It is *possible* to use locales to offset the time. None of the system locales (to my knowledge, anyway) contain a time-zone offset, but it's possible to create locales that do this by following the procedure outlined in the following article:

To retrieve the time with the given offset, you must call the _C_PSX_localtime API (the *POSIX version of the localtime() function)
So this is an extremely obscure technique, because the normally-used locales don't use this function, and the typical methods of retrieving the current time don't use it, anyway! But, the support does exist, it's just obscure.


Does using a locale really make sense for this?! Think about it for a moment... Our normal locale in the USA is en_US (which stands for "english, United States") -- does it make really make sense for _that_ to imply a particular time zone?

A locale is intended to specify a set of cultural/linguistic values, such as how a date is formatted (M-D-Y vs D-M-Y, for example), which symbol (comma vs period) indicates decimal points, etc. But does a particular locale really represent a particular time zone?! I guess it would in a small country, where the entire country fits in a single time-zone. But, consider a country like the USA... Obviously, we have pacific, mountain, central, and eastern time zones. But, then there are also locations that don't observe daylight savings.. then, there are Alaska and Hawaii that are not in our four main time zones, then there are the various islands and other territories we own.... instead of just "en_US", we'd need more than a dozen locales. Does time zone in a locale really make sense? Seems to me, it'd make more sense to have a time zone job attribute (specified via a jobd)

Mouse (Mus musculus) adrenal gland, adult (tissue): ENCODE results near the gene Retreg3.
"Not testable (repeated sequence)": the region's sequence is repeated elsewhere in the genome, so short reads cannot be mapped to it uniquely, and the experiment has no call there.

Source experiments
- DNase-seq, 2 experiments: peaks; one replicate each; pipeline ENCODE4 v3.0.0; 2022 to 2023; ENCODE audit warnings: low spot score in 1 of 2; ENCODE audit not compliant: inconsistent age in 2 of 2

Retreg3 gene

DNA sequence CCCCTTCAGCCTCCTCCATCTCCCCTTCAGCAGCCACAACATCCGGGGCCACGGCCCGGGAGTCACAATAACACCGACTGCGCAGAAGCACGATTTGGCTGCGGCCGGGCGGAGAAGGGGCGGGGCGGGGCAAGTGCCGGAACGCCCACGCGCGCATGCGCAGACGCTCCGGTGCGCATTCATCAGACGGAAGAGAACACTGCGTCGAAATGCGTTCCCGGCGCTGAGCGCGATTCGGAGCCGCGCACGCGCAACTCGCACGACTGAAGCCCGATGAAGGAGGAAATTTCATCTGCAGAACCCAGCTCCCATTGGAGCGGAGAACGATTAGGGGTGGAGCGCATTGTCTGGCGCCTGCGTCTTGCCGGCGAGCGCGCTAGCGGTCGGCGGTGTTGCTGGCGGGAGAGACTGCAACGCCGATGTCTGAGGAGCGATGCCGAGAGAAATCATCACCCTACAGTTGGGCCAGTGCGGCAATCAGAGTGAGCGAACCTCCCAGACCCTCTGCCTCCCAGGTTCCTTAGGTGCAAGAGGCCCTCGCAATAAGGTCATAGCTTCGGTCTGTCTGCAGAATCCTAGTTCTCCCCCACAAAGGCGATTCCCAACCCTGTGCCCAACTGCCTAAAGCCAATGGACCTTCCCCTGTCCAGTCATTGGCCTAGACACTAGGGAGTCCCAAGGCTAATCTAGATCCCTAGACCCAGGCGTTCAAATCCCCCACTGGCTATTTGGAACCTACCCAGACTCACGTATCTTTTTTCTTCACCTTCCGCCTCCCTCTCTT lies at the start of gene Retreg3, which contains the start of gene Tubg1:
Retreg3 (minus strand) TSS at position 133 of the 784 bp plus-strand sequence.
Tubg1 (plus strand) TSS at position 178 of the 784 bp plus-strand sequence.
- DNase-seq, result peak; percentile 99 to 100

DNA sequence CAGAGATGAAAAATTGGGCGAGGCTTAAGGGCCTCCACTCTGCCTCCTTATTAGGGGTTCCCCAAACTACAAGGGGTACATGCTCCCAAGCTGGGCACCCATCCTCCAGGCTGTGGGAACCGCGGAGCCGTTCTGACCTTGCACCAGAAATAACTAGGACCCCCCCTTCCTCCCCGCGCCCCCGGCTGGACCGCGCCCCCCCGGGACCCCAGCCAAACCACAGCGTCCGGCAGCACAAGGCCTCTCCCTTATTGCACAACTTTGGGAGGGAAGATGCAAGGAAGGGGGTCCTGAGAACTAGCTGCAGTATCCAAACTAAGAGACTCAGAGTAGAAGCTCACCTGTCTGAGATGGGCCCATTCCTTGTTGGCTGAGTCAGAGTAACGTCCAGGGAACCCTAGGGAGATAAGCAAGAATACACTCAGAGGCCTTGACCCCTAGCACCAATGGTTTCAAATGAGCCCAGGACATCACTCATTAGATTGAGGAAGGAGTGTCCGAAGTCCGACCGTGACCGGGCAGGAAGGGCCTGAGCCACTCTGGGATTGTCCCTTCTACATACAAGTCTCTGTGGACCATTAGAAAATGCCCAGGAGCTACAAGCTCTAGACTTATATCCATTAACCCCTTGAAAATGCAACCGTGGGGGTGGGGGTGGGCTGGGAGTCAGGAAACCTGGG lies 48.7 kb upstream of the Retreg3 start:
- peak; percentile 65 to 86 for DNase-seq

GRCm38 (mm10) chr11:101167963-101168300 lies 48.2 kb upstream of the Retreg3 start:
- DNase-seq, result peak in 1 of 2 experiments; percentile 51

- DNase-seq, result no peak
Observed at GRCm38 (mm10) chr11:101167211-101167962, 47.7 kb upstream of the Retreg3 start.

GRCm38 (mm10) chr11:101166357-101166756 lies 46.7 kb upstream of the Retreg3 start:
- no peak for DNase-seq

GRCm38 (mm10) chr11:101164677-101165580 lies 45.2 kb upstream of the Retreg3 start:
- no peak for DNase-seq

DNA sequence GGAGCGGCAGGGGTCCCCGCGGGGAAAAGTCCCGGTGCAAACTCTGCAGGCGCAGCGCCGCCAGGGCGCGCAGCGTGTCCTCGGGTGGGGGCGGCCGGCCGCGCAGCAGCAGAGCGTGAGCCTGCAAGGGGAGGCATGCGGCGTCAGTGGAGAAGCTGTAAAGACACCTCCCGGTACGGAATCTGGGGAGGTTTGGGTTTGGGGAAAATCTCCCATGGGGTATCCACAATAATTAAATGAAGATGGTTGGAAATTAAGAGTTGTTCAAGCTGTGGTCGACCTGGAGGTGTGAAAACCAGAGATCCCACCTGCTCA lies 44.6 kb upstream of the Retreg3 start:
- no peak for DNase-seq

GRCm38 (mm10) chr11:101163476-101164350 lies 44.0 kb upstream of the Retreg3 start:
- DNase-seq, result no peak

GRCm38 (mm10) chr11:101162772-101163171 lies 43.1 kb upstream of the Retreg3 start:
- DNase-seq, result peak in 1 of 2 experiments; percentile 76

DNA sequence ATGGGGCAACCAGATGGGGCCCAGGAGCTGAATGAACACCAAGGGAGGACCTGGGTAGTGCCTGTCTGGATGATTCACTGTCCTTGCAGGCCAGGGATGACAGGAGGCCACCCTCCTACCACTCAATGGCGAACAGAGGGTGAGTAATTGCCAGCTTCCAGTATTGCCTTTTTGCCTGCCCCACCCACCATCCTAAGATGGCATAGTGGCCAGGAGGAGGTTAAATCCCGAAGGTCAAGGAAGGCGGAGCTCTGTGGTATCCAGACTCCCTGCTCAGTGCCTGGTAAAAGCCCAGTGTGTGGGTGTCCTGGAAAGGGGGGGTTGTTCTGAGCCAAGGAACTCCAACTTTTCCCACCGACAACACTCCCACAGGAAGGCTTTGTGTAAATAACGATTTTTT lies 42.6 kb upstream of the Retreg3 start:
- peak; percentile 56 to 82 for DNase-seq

But, anyway... what you're asking for doesn't exist in RPG right now. You can either code your applications to call a routine (of your own devising) that returns the time (where you can make adjustments as needed.)

IMHO, a proper architecture for an application would save all date/time values in UTC. Applications would only adjust them for the user's time zone when displayed to a user (on-screen, printout, etc.) If you wrote your own routines, this wouldn't be hard to implement, but using the IBM tools or event vendor tools like ANYDATE, this would be quite difficult, since you always need to distinguish whether you're getting the time in UTC to be stored in a database, vs getting the time in the user's local time zone. (There are IBM APIs that do this nicely, but wrapping them with your own routines would make them much easier to call.) This paradigm would make it possible to have users scattered throughout the world, but always display the date/times in the user's time zone. (Note that this is the norm in the Unix applications I've used, and many Windows apps as well.)

For just testing (which seems to be your scenario), you can use a vendor product like ANYDATE from Help/Systems that lets you change the time on-the-fly.

(or do your own low-level MI programming to write your own tool like ANYDATE -- not for the faint-of-heart!)

On 4/16/2012 10:11 AM, DeLong, Eric wrote:

I don't want to beat this to death, but locale settings are about
"formatting output" given a locale. I don't think it is common at
all to apply UTC offset (or timezone / DST) using locale. Even if
locale did support this, what is the effect of this on your database
and applications? The data stored in the file is whatever you put
in. Is the timestamp stored by DB2 as UTC (0 offset), so that after
you read a record, you can manually apply job level offsets to
present the timestamp in locale context?

All of that can be done if you write your applications that way...
The developer must apply those conversions to date-time values so
that it overrides the standard default behavior of the platform.

In this case, OS400 does NOT manage date-time offsets in the database
I/O functions, so all date/time functions take on the same context...
System time...


This thread ...


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